Latinos and Easter Celebrations

Spring is upon us and Easter is near! In the U.S., nearly eighty percent of the population celebrates the Easter holiday. Many associate Easter with a season of chocolate bunnies, children’s egg hunts, pastel colors, time off work, and increased attendance at church. In Latin America, 69% of adults identify as Catholic (which represents 40% of the world’s total Catholic population!) according to the Pew Research Center, so naturally the Easter season is a prominent part of the culture. It is the most important holiday of the Christian church calendar, commemorating the resurrection of Jesus Christ, and arguably it is the most widely observed holiday across the region.  

However, while Latin America is characteristically Christian, Easter is celebrated very differently than in the U.S. Throughout the region, Easter Sunday itself is not the focus, but rather the entire week—Semana Santa (Holy Week). Traditionally, everything revolves around the image of Jesus during this time. Altars can be found, and processions observed from town squares, to churches, to people’s homes. In many countries, employees have off work starting with Holy Wednesday or Maundy Thursday. This long weekend lasting 4-5 days is often the longest stretch of consecutive guaranteed time off the entire year. In certain areas, this is also the hottest season— their summer—and thus many people take to the coast or other holiday destinations. While the beaches tend to be packed for Semana Santa, there are a number of other ways that Latin Americans celebrate.  

Traditional Food 

In some countries, there are specific traditional foods that are enjoyed only during the Easter season. In Nicaragua, cheese soup (sopa de queso) is widely advertised in restaurants from Ash Wednesday throughout Lent and Holy Week. In Venezuela, people eat pastel de chucho (a layered dish with potatoes, plantains and fish) and pisillo de cazón, which is similar to pulled pork, but uses fish instead. In Mexico, chiles rellenos, or stuffed peppers, are common. These dishes stem from the Christian tradition of not eating red meat or pork on Fridays during this Lent. Many countries also have special beverages or sweet treats that are made and consumed exclusively during the Easter season. 

Processions, Plazas, and Parties 

Many Latin American cities and towns have central plazas that feature a large church. During Semana Santa, these plazas are filled with celebratory activities. People gather to take part in religious parades, carry out the Via Crucis, or Stations of the Cross, and share typical food and drink. In the Llanos region of Venezuela, people flock from all over the country to participate in barbecues, fairs, and other festivities. 

The UNESCO World Heritage site and colonial town of Antigua, Guatemala, is a very popular destination for religious tourism as well and attracts over a million people every year to participate in local celebrations. There is a series of processions that take place throughout the week across the town, each one with a particular theme. For these processions, intricate “alfombras” (rugs) made of brightly dyed sawdust, flowers, fruit, and leaves are painstakingly laid out in the road using stencils with elaborate designs. Certain streets close the night before each given procession, and people work through the early morning hours to complete the giant rugs. The next day, they are walked over by crowds of people as they form part of the processional routes, which include massive floats featuring religious imagery (like giant mobile sculptures) which are carried on the shoulders of up to 80 men, who are dressed in traditional purple robes.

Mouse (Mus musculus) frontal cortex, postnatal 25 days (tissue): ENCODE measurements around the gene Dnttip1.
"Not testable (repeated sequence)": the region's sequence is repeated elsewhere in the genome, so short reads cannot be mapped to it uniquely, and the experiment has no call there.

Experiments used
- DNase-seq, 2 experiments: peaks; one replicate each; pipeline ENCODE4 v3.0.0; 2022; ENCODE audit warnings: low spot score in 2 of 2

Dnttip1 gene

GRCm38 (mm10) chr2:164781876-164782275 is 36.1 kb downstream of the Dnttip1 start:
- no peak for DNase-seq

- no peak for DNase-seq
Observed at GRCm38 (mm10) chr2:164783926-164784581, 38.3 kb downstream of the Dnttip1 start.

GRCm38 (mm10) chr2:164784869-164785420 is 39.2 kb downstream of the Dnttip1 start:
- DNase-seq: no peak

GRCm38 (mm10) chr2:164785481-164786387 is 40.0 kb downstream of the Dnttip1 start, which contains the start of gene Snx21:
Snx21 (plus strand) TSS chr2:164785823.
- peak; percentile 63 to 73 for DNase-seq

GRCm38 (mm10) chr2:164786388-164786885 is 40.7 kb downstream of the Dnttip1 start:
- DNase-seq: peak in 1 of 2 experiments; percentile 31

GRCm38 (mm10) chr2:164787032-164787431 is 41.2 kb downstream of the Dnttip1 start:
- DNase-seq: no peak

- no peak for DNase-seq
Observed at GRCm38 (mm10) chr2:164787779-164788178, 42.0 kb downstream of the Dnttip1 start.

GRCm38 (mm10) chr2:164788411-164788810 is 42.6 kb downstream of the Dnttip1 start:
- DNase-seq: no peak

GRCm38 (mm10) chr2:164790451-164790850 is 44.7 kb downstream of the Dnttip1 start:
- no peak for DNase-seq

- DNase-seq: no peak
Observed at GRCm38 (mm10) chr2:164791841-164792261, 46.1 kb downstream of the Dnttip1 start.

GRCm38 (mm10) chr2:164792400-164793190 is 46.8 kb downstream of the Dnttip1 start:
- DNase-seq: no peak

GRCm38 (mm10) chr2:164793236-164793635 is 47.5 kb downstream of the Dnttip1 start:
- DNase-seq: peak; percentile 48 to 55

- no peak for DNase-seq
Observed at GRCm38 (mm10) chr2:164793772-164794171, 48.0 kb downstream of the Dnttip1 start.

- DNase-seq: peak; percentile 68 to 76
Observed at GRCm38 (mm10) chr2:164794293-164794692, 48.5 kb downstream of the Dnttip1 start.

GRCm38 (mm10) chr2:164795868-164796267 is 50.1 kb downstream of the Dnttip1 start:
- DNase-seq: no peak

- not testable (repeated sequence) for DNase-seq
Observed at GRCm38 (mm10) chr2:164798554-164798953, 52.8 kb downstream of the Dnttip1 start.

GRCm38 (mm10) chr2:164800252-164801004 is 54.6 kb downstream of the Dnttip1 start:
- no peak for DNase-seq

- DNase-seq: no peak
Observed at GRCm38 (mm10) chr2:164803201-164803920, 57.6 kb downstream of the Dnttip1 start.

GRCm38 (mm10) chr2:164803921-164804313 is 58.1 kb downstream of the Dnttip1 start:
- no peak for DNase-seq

Influencing U.S Culture and Workplace 

Across Latin America, Semana Santa is a very meaningful time of year. For those who have migrated to the U.S., adapting to new cultural traditions can be very challenging. If your workforce is comprised of Latino employees, take note that this multi-day holiday is important to them. They could be missing out on large gatherings if they have family living in Latin America, and they may be accustomed to having this time off work.  

To foster an inclusive workplace, pause and take time to learn about your employees’ culture and traditions and how they normally celebrate this special holiday. And be culturally responsive, by adapting, as much as possible, your work routines.  For instance, adjust the schedule so those employees that observe Semana Santa have the time off; educate the rest of the team on the importance of the holiday; host appropriate team events, whether potlucks or happy hours to commemorate the holiday. 

In short, it’s about appreciating people and what is important to them. So, make yourself some cheese soup and explore how to commemorate Semana Santa here in your own organization.



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